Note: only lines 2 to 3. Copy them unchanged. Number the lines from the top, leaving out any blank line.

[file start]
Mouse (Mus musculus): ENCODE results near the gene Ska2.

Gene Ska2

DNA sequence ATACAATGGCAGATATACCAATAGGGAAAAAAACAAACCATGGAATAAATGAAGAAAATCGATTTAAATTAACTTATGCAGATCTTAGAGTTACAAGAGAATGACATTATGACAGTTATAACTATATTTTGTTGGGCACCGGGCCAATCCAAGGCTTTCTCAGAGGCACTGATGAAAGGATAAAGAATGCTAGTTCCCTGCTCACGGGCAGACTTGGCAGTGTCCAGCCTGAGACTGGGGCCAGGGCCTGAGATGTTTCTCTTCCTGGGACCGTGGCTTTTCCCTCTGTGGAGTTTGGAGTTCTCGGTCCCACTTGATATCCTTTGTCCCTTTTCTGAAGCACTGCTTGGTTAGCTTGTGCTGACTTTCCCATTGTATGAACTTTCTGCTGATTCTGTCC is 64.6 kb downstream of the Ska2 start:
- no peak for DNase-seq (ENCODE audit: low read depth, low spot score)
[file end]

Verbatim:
Gene Ska2

DNA sequence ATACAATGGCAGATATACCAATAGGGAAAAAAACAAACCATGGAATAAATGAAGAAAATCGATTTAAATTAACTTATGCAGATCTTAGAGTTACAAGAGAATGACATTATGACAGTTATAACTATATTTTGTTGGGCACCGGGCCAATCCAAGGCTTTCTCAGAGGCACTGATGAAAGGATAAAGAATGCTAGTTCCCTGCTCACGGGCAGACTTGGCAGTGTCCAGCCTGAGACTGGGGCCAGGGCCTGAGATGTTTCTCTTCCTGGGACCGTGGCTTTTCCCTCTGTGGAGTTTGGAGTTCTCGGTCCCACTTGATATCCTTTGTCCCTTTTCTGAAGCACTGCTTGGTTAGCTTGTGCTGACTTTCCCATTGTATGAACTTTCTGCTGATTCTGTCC is 64.6 kb downstream of the Ska2 start: